When asked why he is homeless his answer is honest and humble, "Bad decisions. I've made really bad financial and other decisions that have led me here."

"Where do you see yourself in five years?"

"I hope the military. I got a 28 on my ASVAB but need a 31 to get in. I really need help in math since that is my worst score. I hope to take it again soon."

We chatted a bit more and I walked home. Of all the people I have interviewed Drew has bothered me the most. Why? Helping people with math is something I both enjoy doing and am very capable of. I have enjoyed helping youth in math for years and yet could there be a youth whose need was more and my potential impact greater? With a few days help I could possibly help him bump up his score, and he might be able to get off the streets. Instead of burdening our country he'd be serving it. But I was only in town for 1 more day and wasn't in a position to invite him into a home I myself was a guest in.

This was months ago and I still often think of Drew. Did he get the help he needed? Did someone do better than I and sacrifice for his future? Should I have taken a few days off work and tried to change his life? Would that have even helped? What if that was me who had been abandoned by my mother at 14? What if it was me, who tried to get the test score I needed but failed? Who would I turn to?

I am exceptionally grateful that I have been blessed with so many loving, self-sacrificing friends and family who would and do help in moments of crisis. Even when those moments are not so momentary. My prayer now is Drew finds such a friend and that in the future I may be such a friend to those who have not been so blessed.

Saturday, November 19, 2016

Total Freedom

His mother must have foreseen this image of him when she named him. No one I had ever met had a name more perfectly suited to his appearance than Dusty sitting behind the gas station with a sign asking for food. Yuma, Arizona has a tendency to make us all a little that way. That is until we are able to get inside and clean up: something my friend clearly had not had occasion to do in some time.

His hair was unkempt and matched his half-grown beard. A bare chest look red and weathered, covered only lightly by a loose, military green, sleeveless vest fraying on the edges. A small beagle lay by his side and, in his hand, a sign that read, “Hungry, Anything Helps. God Bless.”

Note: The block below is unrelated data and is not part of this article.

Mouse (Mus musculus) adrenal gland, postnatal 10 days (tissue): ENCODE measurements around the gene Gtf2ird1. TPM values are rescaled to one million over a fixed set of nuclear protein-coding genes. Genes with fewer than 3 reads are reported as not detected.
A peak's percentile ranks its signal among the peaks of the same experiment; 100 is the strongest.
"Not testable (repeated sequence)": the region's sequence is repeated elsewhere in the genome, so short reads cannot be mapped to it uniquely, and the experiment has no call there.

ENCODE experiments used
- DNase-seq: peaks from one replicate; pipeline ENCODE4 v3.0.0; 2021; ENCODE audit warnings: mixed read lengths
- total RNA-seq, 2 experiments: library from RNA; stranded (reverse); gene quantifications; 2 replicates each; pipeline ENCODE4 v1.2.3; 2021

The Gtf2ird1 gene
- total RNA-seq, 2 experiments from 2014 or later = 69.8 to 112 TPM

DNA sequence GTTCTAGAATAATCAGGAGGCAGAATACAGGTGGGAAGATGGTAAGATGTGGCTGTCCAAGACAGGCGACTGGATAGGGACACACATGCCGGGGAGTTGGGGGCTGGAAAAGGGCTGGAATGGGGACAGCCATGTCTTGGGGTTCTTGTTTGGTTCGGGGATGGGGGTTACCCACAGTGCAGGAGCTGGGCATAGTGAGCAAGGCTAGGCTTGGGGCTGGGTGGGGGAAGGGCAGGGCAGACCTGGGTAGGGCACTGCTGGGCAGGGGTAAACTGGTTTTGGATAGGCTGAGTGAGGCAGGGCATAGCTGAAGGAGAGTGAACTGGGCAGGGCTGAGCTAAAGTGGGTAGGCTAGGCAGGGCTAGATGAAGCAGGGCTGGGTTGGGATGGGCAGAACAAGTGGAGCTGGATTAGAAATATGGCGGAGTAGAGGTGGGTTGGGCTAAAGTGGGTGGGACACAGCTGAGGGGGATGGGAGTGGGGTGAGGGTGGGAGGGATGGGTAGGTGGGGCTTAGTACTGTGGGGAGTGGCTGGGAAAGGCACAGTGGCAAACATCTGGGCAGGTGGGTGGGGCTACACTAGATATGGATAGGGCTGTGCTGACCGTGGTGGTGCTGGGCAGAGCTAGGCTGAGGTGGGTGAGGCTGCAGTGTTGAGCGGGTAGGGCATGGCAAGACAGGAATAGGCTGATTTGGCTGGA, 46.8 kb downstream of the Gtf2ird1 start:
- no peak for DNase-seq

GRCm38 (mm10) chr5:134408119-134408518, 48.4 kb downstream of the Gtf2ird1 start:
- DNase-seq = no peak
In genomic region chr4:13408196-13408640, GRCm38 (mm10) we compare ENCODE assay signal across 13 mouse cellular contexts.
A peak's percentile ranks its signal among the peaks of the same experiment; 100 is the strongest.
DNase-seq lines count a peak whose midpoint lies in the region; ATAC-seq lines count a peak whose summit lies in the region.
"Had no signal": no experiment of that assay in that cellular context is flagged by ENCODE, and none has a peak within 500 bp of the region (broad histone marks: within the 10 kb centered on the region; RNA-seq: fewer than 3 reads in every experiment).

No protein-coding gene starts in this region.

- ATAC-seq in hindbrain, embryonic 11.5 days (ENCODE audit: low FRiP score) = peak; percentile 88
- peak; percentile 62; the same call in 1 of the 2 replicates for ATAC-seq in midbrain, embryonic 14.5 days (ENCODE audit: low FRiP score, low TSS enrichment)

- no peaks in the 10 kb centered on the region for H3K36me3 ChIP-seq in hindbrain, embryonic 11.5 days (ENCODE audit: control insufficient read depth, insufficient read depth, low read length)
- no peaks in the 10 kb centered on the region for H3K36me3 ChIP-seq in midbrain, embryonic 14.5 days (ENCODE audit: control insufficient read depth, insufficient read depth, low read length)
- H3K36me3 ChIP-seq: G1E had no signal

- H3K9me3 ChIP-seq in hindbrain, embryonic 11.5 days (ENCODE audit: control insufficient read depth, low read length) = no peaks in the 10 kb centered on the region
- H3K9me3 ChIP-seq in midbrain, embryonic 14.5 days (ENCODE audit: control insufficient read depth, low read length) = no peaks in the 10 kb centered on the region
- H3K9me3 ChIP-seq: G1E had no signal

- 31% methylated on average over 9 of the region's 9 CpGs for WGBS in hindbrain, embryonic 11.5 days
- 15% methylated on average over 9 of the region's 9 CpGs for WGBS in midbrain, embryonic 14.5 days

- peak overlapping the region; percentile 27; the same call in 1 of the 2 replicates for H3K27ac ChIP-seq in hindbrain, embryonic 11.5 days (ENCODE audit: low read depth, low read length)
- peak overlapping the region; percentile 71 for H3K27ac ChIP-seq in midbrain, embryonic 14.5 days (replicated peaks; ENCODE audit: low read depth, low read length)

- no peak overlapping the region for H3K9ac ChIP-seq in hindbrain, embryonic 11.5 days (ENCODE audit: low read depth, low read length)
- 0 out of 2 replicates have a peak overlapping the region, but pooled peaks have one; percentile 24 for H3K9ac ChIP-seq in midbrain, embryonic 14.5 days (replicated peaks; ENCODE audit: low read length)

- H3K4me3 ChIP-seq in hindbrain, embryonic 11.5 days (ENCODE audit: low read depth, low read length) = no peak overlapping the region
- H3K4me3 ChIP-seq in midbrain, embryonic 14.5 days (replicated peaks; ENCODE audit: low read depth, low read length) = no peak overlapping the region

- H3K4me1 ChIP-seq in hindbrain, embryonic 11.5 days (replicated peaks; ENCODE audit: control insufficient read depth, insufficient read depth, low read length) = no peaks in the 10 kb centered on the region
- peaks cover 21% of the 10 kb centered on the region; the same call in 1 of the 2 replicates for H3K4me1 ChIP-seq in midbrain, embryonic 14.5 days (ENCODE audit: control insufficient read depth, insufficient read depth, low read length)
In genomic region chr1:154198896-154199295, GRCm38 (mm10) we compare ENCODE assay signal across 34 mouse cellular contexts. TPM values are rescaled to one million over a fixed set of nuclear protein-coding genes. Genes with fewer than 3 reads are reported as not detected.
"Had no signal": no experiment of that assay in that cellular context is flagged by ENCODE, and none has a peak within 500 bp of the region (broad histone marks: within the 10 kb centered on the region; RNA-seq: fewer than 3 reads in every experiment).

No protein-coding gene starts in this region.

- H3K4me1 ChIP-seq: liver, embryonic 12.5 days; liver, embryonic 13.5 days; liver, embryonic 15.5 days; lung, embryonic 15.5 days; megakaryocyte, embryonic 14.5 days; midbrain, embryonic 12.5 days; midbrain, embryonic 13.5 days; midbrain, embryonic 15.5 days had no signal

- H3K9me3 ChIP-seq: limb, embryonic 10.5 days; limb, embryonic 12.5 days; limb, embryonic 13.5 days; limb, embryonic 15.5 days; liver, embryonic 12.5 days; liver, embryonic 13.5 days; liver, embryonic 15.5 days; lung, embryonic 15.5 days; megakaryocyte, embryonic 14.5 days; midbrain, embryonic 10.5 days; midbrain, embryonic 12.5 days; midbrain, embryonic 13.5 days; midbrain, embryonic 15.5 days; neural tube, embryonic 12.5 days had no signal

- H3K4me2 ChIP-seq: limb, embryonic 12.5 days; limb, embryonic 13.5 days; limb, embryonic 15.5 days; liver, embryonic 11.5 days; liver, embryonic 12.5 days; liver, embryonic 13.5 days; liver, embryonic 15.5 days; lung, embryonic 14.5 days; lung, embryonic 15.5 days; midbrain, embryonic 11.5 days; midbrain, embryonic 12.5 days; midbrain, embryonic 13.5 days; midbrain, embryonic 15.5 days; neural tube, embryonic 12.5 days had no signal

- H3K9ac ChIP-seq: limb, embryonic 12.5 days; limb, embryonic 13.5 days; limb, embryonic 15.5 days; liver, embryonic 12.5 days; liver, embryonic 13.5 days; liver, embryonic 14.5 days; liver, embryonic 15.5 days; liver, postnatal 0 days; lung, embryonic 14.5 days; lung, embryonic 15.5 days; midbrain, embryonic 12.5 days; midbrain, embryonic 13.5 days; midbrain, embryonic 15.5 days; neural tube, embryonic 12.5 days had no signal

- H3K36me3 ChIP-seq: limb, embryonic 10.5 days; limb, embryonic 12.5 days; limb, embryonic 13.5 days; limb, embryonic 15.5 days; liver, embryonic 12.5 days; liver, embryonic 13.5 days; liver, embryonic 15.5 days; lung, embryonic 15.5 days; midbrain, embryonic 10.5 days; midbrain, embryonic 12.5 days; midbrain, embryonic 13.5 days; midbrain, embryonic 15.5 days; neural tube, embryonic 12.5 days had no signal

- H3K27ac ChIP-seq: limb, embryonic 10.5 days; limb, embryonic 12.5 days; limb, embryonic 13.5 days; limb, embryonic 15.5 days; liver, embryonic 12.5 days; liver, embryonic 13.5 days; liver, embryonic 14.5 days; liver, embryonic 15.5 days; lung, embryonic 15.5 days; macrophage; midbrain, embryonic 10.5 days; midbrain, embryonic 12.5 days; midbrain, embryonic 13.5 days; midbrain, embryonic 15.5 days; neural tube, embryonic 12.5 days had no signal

I was on my way to dinner and asked if he’d join me. We walked together and when we came to the front door he told his dog to stay and that he’d be back. He obediently lay down by the front door. “I can take him in because he’s a service animal but I don’t want to make trouble,” he said to me.
Small talk continues while we order and sit down. Dusty grew up in Georgia and, at the age of 16, was kicked out of his home and has been a “traveler” ever since. Once seated, it is clear that his sign was not in error: he was hungry.

“Do you enjoy life as a traveler?” I ask.

“You bet! It’s great! Go where you want, when you want. No one to boss you around. I wouldn’t have it any other way,” He says with confidence and pride.

Most recently his adventures have taken him to slab city. Slab city is mostly made up of snowbirds who park RV’s around the area. It gets its name from the concrete slabs that were left over from an abandoned WWII marine corps barracks of Camp Dunlap. “Travelers” make up a significant portion of the local population, but there are a few people who stay year around. Quite a feat given the summer temperatures reach over 120 degrees and there are no utilities. Many people who come to slab city want to be “off grid” in every aspect of their lives.

I am quick to assume that slab city is just the kind of place where Dusty would feel at home so am surprised when he says, “I didn’t really care for it. That place is total tweekerville.” My face must have shown my ignorance because he quickly explained, tweekerville, you know, everyone is on drugs. It’s just not my scene.”

Having little to say regarding tweekerville, I attempt to lighten the conversation by saying, “Well at least you didn’t have to come too far.” I have been by slab city several times and always considered it fairly close to Yuma. Now it was his turn to look shocked.

“It took me three days to get here!” It was clear my definition of what made something close or far had not taken into account the mode of transportation.

“So you mostly walk?”

“That and hitch rides. I used to have a car but that got impounded. I got the car when I was in Texas. A guy said he’d give it to me if I did $600 worth of work. But he let me have it early after only doing $300 so I took off. I got picked up in Flagstaff for improper right turn, but they added on, ‘driving without a license, insurance or registration.’”